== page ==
[Thompson Rivers University] Culture Shock: Dealing with it and Becoming Independent

Thompson Rivers University had the opportunity to speak with current international student Harsha Boodhun about her experiences as a new person to Canada. Harsha was able to provide them with profound insight on what culture shocks means and looks like. Plus, how other international students can deal with it while simultaneously becoming independent. She cites this as a great way to adjust to your new life as a student in Canada.

Harsha’s initial experiences with culture shock

Harsha arrived in Kamloops on August 26th,2017, and although she has travelled previously to China with her family. This is the first time that she has gone abroad on her own. Arriving late on a cold night, the person that was going to pick her up from the airport did not give her a ride to her dorm in order to ‘teach her how to be independent.’ Thus, leaving her to carry her luggage and to find a cab on her own. Undoubtedly, this incident changed Harsha’s perception of Kamloops’ residents.

Narrating her first night in Kamloops, Harsha states, “In my home country of Mauritius, we just see if a cab is free and request them to take us to our destination. Here, it’s different. You have to reserve it first. When I approached a few cab drivers outside of the airport, they informed me about how to book a cab and since I did not have a Canadian number yet, one of the cab drivers called a cab for me.

This was the first time I realized how nice people are in Kamloops. The cab driver who picked me up was very friendly and showed me around Kamloops while telling me Kamloops stories on the way to my dorm. There, at that moment, I realized how friendly people are in this small city. Later that night, the International Advisor with whom I was in contact throughout my journey from Mauritius to Kamloops learned that my suitcases got stuck at Vancouver airport and brought me some basic utilities, such as blankets, toothbrush and toothpaste, etc. at 10 pm. My perception of people living in Kamloops started to take a new turn.”

Learning to open up to others and new experiences

Soon, Harsha’s first semester at TRU began. Harsha used to socialize only with other fellow Mauritians who were also new to Kamloops. Assumptions were that other international students did not want to befriend them; they would prefer to stick with people of their own ethnicity. Perhaps, because it’s easier to communicate amongst themselves in their home language.

However, over time, ‘the world of networking’ was introduced to Harsha. Soon, she came to the conclusion that she is the one who has to take the initiative. She started to step out of her comfort zone. Eventually, she broke out of her nutshell and she was able to build a network of her own, both personal (with her classmates) as well as at a professional level, such as with the staff of SoBE and faculty members at TRU.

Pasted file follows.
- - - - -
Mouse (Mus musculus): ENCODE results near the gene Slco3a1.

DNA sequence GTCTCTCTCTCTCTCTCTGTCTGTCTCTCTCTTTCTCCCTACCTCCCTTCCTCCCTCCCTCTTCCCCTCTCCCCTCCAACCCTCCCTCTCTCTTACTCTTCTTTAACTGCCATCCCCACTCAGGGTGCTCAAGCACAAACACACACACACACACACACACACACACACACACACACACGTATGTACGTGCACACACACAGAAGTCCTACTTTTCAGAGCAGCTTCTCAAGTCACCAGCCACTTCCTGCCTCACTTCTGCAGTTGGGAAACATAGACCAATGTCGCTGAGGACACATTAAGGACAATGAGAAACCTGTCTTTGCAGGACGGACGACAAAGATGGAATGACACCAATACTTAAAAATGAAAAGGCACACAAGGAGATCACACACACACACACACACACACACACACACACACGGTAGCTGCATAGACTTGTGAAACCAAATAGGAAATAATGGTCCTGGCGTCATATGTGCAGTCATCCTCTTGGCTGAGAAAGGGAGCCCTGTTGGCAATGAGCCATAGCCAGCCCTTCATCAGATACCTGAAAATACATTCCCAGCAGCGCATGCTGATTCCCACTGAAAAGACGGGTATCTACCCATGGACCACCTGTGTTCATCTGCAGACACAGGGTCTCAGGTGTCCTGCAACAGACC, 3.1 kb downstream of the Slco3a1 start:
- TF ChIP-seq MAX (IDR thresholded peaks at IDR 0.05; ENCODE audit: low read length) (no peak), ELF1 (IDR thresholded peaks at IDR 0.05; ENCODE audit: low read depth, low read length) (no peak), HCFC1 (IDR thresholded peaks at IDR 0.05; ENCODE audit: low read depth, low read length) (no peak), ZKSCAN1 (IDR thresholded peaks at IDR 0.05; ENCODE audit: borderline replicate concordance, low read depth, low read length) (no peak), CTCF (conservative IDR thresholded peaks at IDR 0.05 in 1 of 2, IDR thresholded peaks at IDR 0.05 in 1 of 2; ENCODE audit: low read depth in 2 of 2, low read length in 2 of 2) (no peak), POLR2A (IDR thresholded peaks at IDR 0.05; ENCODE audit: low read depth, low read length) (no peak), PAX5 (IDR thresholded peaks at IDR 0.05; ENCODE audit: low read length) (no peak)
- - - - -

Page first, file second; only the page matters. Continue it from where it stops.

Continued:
Harsha began participating in volunteering activities, to meet more people and build her experience. She describes her experience as: “I initiated by being a participant in the TRU BC MBA Games 2017 whereby TRU was hosting the game and as TRU students we were responsible to motivate and guide the other 4 universities from BC. Later, I also took part in the TRU BC MBA Games 2018, this time being hosted in Vancouver by UBC. Personally, both times it was a learning experience and a lot of fun. In particular, it was so fun after we won the MANN Cup in 2018. I mentioned learning experience because I met students and faculties from other institutes, which helped me build my network.”

Becoming independent and comfortable in Canada

Describing her experience thus far, Harsha says the following: “This is how it all began, my journey to becoming independent. During my first semester, I became active in the Bridge to Business (B2B) initiative. An atmosphere of knowledge and experience within the real business world, meeting entrepreneurs, learning about dining etiquettes and all of these for FREE! My continuous participation in this initiative gave me the opportunity to be a B2B Co-Chair of the Communications Officers.

Next, I joined Toastmasters High Country Achievers Club in 2018. They are like a family and they have helped me improve my public speaking more than I had imagined. So really, being selected as the Vice-President of Membership for the club in 2019. I also got to assist a professor on campus as a Graduate Research Assistant, as well as to do some focus groups regarding a research paper that is being written, and the list goes on and on.”

The takeaways from independent living

“The point is, coming from a small island taking upon my shoulder a completely different background, culture, way of thinking, eating habits and having been able to adjust and live in the Kamloops community makes me feel proud and successful, especially after having built a network of my own. The main reason for narrating my success during my time at TRU is because both TRU and Kamloops taught me to never stop. Life is just more fun and successful when you keep trying and keep challenging yourself to aim for higher goals.”

Indeed, there is so much we can learn from students’ experiences, such as Harsha’s. She is always happy to sit down for a cup of coffee and make a new friend, she isn’t too independent don’t worry. So, do not feel shy to say hi to her whenever you see her on campus!

Read the original article on OurTRU
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